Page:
By March 1994 I had scrounged up a guitar and took the requisite 2 lessons. During the first one, the important information that I actually had to push the strings into the frets to make a sound was imparted unto me along with some simple chord shapes. Second lesson was how to play Red River Valley and another song that I forget at this point. But that was enough to figure out that at least the verse part of Pennyroyal Tea was within the bounds of the 3 or 4 chords I now knew.


About a month later, and about 30 years from when I’m writing this now, a group of friends and I were playing cards in my living room when a Kurt Loder came on TV, barely keeping his shit together, to announce the Kurt Cobain had killed himself.

Yet another moment in this story that is forever burned in my memory. That was the exact moment when my “childhood” ended and the process of my becoming the adult I am began. And I don’t think I’m alone in that experience.

Strangely, I’d be sitting in the same seat, and hear about in the same way, about other deaths over the next couple of years. Kristen Pfaff, Shannon Hoon and Jerry Garcia being the most notable.


During the summer of 1994 I discovered The Sound Barrier, a skate shop that also had a small CD section (where I finally found The Raincoats!!! and Bikini Kill and The Ramones) and magazines including Flipside, Punk Planet and Maximiumrockandroll. Through this I found that an actual real punk rock band, Rancid, would be touring and had a show a mere 100 miles away. This was the show when AFI was opening and Davey hit his head on the ceiling. Yes, I was actually at that show. Apparently everyone and their mother was there, but it was Saratoga Winners opening for Rancid and I still have the ticket stub somewhere. Bite me.

Through the magazines I also discovered the network of indie labels and mail order. And that brought me lifelong loves like Elliott Smith and Sleater Kinney.

The next few years were a whirlwind. I started a band that went nowhere. Started a fanzine that was a lot of fun and also went nowhere. It did get me a very short stint at MMRnR a little bit after Tim Yo passed, before life intervened on my end and I ended up staying in Vermont.

I also found that one of, if not the best, of the country’s small rock venues was only 75 miles away. Club Toast in Burlington. I would make a trip up 2 or 3 times a month to catch touring bands like L7, Pansy Division, NothingFace, Pavement, etc. Along with local bands like Five Seconds Expired, Chainsaws and Children, Zola Turn and bands from Burlington’s sister city, Boston like Tree, Clutch, and the mighty Sam Black Church. Oh, and a little band called Dropkick Murphys. I wonder what happened to them?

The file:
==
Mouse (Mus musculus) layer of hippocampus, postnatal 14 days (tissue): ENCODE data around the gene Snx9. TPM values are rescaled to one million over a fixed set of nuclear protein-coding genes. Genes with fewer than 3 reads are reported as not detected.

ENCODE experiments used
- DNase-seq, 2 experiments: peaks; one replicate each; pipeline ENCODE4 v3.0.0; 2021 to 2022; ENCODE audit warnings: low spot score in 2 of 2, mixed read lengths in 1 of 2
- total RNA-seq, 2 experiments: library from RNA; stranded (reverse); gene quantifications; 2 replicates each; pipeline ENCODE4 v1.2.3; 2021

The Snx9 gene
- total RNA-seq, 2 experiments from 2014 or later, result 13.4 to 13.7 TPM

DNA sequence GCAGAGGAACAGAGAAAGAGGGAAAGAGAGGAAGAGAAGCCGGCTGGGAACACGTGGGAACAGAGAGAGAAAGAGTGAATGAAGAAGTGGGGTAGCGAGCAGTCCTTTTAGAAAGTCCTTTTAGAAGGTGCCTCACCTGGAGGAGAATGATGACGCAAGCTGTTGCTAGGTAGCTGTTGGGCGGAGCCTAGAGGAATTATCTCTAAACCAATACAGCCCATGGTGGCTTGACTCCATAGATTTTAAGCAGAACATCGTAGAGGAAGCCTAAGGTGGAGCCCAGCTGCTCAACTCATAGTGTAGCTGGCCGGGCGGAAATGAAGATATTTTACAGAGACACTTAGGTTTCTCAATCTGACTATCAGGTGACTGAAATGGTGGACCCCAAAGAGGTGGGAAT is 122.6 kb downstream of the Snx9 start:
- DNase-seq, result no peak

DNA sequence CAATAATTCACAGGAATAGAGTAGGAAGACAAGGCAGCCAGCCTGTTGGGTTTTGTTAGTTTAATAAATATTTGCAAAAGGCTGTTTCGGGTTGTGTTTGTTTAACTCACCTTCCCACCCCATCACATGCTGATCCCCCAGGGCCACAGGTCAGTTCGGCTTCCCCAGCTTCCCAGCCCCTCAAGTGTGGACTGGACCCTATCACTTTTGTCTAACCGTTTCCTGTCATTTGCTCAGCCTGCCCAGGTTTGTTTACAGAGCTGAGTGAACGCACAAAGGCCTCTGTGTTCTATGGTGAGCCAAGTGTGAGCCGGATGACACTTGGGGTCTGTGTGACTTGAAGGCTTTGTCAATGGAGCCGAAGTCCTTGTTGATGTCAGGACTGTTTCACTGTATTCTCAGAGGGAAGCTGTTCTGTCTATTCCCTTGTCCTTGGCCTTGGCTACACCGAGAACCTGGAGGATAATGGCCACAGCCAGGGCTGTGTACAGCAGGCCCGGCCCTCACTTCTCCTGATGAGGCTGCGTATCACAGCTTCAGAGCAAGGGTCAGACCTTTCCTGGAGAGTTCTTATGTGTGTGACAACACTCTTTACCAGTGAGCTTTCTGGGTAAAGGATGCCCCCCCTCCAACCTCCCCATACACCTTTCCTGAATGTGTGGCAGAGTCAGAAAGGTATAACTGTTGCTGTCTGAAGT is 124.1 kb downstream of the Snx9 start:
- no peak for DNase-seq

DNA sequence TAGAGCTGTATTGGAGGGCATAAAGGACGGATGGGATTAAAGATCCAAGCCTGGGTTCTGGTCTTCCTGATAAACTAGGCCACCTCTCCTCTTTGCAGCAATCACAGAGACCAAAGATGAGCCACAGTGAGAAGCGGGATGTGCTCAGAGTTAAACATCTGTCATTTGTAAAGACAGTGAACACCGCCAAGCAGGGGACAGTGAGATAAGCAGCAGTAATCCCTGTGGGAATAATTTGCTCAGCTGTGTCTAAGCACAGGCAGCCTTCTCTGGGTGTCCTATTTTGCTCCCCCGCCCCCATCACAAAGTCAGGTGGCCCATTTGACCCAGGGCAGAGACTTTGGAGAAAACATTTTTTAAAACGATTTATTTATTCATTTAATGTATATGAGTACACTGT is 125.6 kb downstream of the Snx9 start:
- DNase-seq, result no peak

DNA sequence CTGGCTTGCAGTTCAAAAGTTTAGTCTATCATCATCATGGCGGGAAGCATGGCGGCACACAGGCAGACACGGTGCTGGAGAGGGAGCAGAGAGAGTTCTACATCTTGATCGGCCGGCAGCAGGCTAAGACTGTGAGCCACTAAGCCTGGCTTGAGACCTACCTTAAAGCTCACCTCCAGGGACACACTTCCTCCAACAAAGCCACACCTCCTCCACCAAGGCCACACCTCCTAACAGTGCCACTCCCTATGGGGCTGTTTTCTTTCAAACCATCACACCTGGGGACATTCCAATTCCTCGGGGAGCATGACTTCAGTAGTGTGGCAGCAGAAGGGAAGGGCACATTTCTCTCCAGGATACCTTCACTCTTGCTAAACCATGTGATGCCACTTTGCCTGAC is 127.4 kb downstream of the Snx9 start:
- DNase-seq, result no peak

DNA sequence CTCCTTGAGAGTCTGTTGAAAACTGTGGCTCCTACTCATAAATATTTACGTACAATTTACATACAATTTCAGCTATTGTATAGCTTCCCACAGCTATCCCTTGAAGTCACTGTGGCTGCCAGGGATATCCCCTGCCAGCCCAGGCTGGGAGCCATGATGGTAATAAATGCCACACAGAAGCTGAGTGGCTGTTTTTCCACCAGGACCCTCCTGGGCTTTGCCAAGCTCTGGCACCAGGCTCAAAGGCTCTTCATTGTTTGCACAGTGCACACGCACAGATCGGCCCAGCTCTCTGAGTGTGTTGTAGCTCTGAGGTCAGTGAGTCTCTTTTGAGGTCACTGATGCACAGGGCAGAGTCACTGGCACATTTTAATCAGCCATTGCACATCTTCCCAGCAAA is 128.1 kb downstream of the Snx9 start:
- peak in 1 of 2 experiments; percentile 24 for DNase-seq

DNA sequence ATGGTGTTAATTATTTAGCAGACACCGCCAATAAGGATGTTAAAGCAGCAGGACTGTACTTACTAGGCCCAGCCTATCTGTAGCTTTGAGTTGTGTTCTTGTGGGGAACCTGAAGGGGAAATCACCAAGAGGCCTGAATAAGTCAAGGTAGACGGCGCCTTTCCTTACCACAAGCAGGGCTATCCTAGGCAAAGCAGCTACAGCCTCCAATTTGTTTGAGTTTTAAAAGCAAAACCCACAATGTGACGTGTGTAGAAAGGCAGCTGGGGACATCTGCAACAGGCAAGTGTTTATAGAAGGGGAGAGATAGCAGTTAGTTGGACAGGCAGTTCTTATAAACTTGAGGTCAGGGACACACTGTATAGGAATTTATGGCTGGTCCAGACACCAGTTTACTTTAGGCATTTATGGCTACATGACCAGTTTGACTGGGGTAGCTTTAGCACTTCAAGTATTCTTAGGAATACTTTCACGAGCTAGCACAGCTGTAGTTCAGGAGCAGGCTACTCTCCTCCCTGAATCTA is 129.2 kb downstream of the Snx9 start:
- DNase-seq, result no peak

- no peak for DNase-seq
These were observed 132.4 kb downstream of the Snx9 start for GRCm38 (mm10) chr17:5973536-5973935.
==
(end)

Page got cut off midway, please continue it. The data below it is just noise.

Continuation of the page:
Being dirt poor due to spending so much money on gas, I somehow finagled a “job” of helping with sound and after show cleanup. I was paid the amount of whatever the admission was that night plus free soda, which seemed like a good deal at the time. This carried over to Higher Ground when that opened in Winooski and 242 Main.

Two funny 242 stories.

Story 1

In the early 2000’s Burlington High School banned same sex couples from attending Prom, so Le Tigre put on a Queer Prom the same night at 242. It was actually just a nice coincidence as they already had the show booked, but took advantage of the opportunity. I was not aware of this prior to the show, and brought a friend who was somewhat homophobic. I figured it out pretty early on what was happening, but he took a while to catch on. The look on his face when he did brought me such joy.

Story 2, the second story

The Misfits were booked to play 242 and during my drive up, I saw so many cards with Misfits stickers I knew it was going to be a big show. I had some other event that evening but stopped by 242 early anyways to say hi and help if I could. A little while after I arrived, the Misfits arrived as well, in full costume. This is hours before showtime. We’re in the venue and the Misfits are saying “Is this the dressing room? It’s too small.”

“You’re already dressed? This is the venue, the stage is right there.”

“No, no this won’t do. We can maybe make this work as the dressing room, but we need somewhere bigger to play. Thousands of people will be here.”

So we start talking to the Memorial Auditorium. The full upstairs is booked for some other thing, but the Annex is available. We take them over there.

“Again, this is way too small.”